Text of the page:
For more than 30 years, The Nature Conservancy’s Phantom Canyon Preserve has sought balance between the needs of people and the needs of wildlife.
The 1,200-acre preserve is situated in one of the last roadless canyons on Colorado’s Front Range, where herds of bighorn sheep and elk roam. It is home to more than 200 plant species, including some that are rare and endemic.
But the preserve sits only 30 miles from the growing city of Fort Collins. It is connected to a landscape dotted with private ranches. On its way to fields and cities the North Fork of the Cache la Poudre River provides habitat for native fish like the colorful Iowa darter, and for the American dipper, a bird that forages underwater.
Downstream, the river is utilized for irrigation and utilities. Its water is essential for everything from hay for livestock to the region’s famous breweries.
A recent trail camera photo taken at Phantom Canyon Preserve perhaps serves as the perfect illustration of the blurry line between the human and the natural. It captures a mountain lion striding, not through wilderness, but through the preserve’s cluster of buildings.
“The preserve is not open for six months of the year,” says Sally Ross, The Nature Conservancy in Colorado’s Laramie Hills program director. “I visit a couple times a month and collect the cards from the trail camera. Usually I just sort through lots of rabbit photos. But this time, there was this big female lion, walking right in front of the bunkhouse.”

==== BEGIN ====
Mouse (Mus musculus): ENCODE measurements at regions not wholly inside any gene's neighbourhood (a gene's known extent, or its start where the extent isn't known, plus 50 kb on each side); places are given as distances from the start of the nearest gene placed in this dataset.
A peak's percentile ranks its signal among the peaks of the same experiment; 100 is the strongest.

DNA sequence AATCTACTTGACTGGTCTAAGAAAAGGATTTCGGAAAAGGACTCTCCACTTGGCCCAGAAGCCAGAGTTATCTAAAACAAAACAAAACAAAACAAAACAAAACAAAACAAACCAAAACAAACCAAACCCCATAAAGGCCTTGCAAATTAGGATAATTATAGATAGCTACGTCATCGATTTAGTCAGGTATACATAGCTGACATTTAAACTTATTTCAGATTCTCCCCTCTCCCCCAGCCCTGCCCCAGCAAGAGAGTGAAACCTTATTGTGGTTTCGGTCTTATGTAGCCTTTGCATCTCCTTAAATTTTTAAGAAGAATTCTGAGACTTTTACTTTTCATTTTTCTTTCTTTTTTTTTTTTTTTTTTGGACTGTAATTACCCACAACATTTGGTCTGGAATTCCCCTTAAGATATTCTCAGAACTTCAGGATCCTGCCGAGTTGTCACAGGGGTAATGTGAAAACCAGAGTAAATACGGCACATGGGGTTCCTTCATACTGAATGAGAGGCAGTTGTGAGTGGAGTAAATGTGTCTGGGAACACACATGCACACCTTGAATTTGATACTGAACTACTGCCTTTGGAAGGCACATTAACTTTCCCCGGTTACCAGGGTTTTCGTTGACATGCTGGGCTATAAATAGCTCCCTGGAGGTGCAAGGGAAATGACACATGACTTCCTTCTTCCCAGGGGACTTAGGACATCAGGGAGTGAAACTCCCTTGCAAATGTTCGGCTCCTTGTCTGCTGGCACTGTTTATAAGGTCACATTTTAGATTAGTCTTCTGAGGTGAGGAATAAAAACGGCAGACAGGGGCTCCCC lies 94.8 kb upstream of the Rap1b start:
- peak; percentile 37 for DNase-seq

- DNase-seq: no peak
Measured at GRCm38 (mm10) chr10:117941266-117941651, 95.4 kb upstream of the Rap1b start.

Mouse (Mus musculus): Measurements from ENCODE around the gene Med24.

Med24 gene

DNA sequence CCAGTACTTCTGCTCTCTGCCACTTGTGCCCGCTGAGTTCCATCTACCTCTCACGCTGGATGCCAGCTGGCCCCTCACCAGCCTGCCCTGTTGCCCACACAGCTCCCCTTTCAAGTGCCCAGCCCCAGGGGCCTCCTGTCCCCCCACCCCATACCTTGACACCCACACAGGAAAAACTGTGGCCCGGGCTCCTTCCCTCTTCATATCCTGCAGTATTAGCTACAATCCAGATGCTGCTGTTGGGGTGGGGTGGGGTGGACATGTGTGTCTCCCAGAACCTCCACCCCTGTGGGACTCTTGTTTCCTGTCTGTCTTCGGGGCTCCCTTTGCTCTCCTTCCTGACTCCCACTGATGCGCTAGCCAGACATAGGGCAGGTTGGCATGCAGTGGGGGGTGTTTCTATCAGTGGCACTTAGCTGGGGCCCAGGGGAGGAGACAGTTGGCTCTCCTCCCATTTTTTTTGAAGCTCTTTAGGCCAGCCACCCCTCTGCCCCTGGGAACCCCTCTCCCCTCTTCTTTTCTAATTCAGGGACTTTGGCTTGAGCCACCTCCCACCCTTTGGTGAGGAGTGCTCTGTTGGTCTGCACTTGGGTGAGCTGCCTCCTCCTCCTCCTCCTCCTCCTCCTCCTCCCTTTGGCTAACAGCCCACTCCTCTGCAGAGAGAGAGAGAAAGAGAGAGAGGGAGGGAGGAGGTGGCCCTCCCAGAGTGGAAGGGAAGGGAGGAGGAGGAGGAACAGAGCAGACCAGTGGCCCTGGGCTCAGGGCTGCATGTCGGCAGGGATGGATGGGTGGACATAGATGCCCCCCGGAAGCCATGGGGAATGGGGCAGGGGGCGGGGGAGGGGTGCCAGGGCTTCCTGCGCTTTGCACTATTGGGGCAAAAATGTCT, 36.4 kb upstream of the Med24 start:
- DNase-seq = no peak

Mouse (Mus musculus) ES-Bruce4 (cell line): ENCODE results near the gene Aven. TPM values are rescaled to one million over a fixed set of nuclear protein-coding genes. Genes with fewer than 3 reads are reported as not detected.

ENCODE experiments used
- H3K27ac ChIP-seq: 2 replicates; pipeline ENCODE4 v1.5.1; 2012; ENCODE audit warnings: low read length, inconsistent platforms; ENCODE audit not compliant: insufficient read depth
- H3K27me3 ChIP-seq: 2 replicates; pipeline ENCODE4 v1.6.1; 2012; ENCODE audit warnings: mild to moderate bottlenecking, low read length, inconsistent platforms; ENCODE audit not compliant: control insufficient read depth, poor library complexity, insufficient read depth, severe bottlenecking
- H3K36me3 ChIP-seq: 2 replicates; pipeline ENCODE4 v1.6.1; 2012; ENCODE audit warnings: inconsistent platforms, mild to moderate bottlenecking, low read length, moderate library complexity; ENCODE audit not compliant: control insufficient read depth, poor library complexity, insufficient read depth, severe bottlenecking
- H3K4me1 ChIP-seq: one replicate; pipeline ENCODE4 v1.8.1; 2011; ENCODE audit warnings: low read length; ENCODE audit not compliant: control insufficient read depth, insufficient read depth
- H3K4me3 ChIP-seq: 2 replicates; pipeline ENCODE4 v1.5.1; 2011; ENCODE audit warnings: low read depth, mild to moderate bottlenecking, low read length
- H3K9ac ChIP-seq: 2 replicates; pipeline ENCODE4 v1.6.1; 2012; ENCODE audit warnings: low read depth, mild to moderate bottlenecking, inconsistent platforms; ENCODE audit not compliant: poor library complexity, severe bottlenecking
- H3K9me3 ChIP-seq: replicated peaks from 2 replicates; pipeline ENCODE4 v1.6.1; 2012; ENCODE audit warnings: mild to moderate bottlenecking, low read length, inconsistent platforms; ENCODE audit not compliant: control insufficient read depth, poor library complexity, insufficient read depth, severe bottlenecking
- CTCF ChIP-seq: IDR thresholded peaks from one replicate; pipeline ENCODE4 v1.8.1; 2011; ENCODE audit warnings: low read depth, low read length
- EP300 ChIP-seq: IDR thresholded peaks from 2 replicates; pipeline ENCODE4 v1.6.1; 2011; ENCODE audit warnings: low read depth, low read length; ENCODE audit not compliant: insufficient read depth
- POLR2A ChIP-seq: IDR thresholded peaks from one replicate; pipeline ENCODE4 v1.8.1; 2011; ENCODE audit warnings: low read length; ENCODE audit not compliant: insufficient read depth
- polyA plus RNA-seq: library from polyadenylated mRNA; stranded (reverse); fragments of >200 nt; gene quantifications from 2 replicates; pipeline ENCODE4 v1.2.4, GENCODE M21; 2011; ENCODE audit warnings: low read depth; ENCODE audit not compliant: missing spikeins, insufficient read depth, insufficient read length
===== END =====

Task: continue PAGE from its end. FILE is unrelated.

Despite the surprise of that particular mountain lion, Phantom Canyon is cat country. About 18 months ago, Ross began noting more scat and tracks on her visit to the preserve. In the mid-2000’s, the Colorado Department of Fish and Wildlife culled mule deer due to the presence of Chronic Wasting Disease. The deer herd has since increased, and with it came signs of mountain lions.
Not long after Ross began noticing scats, a trail camera captured this footage of a mountain lion with cubs.
Trail cameras at the preserve have captured images of other interesting wildlife, including black bears, bobcats, elk and mule deer.
While Ross acknowledged this is anecdotal, she has noticed one change around preserve headquarters with the increase in mountain lion sign and sightings. “When I started here three years ago, the rabbits would chew the wires on cars we parked around the preserve. It cost TNC a lot of money,” she says. “Since the increase in lion signs, we haven’t had any issue with rabbit damage.”
More About Phantom Canyon Preserve
The Nature Conservancy acquired the 1,200-acre Phantom Canyon Preserve in 1987, primarily to protect native plants. Since then, it has become an anchor to build community engagement and to protect private lands on the Colorado Front Range.
The Conservancy has worked with utilities, land management agencies, private landowners and other conservation groups to create a 22-mile corridor that connects high elevation public lands in the west (Rocky Mountain National Park) to low-elevation private ranches in the east.
Since the effort began, there have been approximately 100,000 private acres protected under some form of conservation management, which is connected to 110,000-acres of publicly protected lands.
Today, Phantom is used as a place to inspire, educate, and demonstrate to our users the impact of conservation and good land management practices. Read more about the project.